Stability of alginate scaffolds for stromal and salivary gland epithelial cell growth
Cast your vote
You can rate an item by clicking the amount of stars they wish to award to this item.
When enough users have cast their vote on this item, the average rating will also be shown.
Your vote was cast
Thank you for your feedback
Thank you for your feedback
KeywordSalivary gland stromal and epithelial cell interactions
Alginate hydrogel instability
Stabilizing alginate hydrogels
MetadataShow full item record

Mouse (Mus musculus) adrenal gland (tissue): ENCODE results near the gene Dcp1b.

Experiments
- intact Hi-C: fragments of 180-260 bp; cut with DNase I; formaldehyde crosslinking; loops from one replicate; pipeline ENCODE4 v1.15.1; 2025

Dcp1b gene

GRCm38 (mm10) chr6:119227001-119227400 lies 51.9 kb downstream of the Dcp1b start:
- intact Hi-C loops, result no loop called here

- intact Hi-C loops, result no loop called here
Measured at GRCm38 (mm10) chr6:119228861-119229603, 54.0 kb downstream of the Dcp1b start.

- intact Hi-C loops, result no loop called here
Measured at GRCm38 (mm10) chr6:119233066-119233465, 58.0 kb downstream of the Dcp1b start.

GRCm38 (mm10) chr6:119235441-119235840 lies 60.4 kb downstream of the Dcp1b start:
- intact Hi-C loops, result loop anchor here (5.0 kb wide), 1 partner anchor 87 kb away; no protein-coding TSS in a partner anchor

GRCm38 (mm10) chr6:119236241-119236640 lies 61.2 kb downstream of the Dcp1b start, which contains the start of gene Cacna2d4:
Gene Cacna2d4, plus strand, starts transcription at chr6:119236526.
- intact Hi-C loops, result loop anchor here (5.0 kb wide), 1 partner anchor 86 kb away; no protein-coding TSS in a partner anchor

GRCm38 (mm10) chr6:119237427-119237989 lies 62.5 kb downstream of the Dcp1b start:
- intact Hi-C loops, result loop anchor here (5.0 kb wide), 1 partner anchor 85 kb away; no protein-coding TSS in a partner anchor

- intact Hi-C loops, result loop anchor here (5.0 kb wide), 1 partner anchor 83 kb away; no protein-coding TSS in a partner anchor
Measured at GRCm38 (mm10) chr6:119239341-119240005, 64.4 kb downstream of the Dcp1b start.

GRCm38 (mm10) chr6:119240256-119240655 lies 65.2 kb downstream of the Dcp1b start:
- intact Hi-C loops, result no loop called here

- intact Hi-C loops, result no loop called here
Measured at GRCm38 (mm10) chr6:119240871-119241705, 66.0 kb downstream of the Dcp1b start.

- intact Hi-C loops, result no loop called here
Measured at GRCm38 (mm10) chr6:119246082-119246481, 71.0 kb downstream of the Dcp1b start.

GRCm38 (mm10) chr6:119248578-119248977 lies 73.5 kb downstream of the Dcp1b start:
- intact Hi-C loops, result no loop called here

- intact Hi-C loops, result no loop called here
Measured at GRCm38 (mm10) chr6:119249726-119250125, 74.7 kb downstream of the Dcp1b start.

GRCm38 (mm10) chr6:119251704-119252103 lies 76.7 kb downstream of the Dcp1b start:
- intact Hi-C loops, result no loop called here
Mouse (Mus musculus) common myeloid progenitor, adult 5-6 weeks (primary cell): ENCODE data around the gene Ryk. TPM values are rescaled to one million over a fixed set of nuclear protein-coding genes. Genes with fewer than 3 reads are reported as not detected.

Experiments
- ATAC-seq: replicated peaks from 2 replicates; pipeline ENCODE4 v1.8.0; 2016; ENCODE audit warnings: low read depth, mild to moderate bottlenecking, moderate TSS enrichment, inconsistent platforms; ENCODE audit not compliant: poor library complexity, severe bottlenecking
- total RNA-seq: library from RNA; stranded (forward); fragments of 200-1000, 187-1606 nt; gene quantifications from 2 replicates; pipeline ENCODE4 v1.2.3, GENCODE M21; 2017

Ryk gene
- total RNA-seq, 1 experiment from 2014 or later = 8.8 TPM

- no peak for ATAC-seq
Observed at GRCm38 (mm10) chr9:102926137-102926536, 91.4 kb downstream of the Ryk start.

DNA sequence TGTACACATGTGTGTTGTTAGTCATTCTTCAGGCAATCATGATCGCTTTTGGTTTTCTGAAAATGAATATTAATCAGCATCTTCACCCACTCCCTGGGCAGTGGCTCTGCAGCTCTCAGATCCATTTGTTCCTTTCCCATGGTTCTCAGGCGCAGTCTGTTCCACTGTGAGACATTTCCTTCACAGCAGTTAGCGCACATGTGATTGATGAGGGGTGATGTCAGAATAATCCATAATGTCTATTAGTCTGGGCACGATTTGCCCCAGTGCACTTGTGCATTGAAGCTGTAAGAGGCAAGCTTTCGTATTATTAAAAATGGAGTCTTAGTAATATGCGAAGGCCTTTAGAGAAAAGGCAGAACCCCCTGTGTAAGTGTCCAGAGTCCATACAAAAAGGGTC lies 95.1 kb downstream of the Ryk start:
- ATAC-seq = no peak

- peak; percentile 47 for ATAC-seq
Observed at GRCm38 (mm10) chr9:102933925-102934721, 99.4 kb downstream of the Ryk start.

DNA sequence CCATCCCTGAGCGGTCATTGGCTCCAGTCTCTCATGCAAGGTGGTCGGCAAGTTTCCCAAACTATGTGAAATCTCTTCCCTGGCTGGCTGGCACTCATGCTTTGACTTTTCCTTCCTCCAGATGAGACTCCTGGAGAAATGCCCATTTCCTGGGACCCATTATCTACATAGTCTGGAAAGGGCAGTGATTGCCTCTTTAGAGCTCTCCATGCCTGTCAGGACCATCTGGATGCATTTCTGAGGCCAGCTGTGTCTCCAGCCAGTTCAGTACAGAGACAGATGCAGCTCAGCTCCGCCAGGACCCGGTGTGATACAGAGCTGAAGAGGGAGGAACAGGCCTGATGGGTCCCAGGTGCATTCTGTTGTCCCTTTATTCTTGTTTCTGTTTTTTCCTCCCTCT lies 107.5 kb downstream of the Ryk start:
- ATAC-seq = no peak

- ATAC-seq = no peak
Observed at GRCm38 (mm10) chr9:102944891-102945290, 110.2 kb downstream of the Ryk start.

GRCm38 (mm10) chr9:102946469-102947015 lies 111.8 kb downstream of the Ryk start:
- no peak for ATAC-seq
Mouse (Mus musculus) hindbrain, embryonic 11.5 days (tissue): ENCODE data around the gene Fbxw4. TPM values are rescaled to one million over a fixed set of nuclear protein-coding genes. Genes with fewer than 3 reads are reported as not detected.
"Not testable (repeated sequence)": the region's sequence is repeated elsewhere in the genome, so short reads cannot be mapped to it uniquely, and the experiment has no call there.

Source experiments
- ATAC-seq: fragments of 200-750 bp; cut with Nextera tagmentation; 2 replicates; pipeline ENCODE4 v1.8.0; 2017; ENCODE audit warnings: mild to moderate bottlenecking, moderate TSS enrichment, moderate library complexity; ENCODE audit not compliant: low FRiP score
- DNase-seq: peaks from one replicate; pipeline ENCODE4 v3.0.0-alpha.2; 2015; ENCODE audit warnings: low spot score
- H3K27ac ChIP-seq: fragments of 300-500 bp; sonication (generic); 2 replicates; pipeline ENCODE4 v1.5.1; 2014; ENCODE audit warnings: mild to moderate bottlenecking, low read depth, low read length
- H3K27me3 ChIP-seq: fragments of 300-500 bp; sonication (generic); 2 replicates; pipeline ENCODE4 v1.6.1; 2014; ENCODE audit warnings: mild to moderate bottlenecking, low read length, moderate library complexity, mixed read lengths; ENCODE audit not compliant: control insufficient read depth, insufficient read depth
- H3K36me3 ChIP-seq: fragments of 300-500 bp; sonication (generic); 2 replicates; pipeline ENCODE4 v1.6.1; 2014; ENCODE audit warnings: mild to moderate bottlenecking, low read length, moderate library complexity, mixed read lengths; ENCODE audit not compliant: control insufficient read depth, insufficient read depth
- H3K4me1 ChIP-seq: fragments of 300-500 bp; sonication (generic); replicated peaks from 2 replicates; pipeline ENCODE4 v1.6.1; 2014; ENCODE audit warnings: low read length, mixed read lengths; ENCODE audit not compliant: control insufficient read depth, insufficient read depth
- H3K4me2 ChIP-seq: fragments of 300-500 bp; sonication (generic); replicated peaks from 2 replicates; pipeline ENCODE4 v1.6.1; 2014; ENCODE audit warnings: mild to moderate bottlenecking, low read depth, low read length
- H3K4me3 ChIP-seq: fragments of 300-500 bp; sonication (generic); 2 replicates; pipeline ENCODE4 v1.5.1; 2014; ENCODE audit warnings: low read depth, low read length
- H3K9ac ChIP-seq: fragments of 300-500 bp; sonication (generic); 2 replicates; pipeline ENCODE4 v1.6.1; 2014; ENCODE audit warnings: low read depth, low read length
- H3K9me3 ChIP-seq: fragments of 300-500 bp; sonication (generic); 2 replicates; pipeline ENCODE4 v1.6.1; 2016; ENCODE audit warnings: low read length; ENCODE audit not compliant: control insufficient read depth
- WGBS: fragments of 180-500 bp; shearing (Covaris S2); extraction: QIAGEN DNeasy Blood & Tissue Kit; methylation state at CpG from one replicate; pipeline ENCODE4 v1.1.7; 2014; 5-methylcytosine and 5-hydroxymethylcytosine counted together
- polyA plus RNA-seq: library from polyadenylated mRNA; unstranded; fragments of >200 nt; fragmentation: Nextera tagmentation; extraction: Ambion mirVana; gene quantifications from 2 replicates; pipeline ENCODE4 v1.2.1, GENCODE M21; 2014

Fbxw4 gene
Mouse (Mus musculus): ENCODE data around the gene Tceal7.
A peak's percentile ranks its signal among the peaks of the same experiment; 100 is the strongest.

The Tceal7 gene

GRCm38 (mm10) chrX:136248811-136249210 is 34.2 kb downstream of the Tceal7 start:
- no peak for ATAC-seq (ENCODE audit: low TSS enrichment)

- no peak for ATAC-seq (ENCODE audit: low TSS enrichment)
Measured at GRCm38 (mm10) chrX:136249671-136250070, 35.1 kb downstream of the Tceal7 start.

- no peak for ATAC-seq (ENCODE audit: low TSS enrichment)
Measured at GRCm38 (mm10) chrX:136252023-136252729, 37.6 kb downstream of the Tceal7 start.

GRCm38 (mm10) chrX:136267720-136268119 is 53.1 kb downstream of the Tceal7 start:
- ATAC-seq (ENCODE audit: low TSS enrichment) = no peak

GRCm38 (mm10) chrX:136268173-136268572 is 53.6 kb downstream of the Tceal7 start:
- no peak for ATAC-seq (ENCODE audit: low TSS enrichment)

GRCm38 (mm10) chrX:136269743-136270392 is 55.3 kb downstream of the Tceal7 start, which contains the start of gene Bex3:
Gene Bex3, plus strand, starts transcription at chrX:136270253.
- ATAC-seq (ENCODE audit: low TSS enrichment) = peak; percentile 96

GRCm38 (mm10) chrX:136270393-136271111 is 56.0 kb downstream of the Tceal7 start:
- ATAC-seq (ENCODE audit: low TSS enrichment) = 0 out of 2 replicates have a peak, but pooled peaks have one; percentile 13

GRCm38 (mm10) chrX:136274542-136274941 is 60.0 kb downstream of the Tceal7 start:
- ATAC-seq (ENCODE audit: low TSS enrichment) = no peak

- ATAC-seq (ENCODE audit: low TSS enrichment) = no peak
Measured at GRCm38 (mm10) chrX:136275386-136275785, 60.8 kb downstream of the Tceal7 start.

AbstractThere is a need for understanding and recreating salivary gland stromal and epithelial cell interactions to enable simulation of the process of branching morphogenesis to create gland structure and induce polarization of salivary epithelial cells to enable gland function. Previously our lab designed a method to create biocompatible “off-the-shelf” alginate hydrogel microtubes to mimic the microenvironment of salivary gland cells. Alginate hydrogels provide a useful option for a 3D scaffold due to their biocompatibility and proven use for 3D cell culture and tissue engineering. However, alginate hydrogels, in particular, those crosslinked by Ca2+ are not especially stable in the presence of phosphate, which exists in cell culture media and is required for cell growth. To address the instability of alginate hydrogels due to degradation/disassociation in the presence of phosphate, CaCl2 is needed to supplement the cell culture medium. This need leads to our current focus on addressing the following two questions: i) What is the optimal minimal concentration of CaCl2 to stabilize alginate hydrogel microtubes; and ii) What is the maximal CaCl2 concentration that allows cells to continue to grow once released from these microtubes? In this study, CaCl2 was supplemented at various concentrations between 0 mM and 50 mM (i.e., 0, 1, 2, 3.125, 6.25, 12.5, 25, and 50 mM) to determine the lowest effective concentration to stabilize alginate hydrogel microtubes while supporting cell growth and organization. The purpose of this project is to focus on the effect of CaCl2 on alginate hydrogel microtube porosity and stability, as well as its effect on cell growth and regrowth after release from alginate hydrogel microtubes. We used mouse NIH 3T3 fibroblasts as model stromal cells and salivary gland epithelial SCA-9 cells as model epithelial cells to evaluate the effects of CaCl2 concentration in monoculture and also in co-culture of these cells in alginate hydrogel microtubes. By determining the optimal CaCl2 concentration, we were able to maintain the structural integrity of our alginate hydrogel microtubes while allowing stromal and epithelial cells to grow, interact, and organize into cell clusters. This work lays a foundation for future organoid culture in alginate hydrogels for the salivary gland and beyond.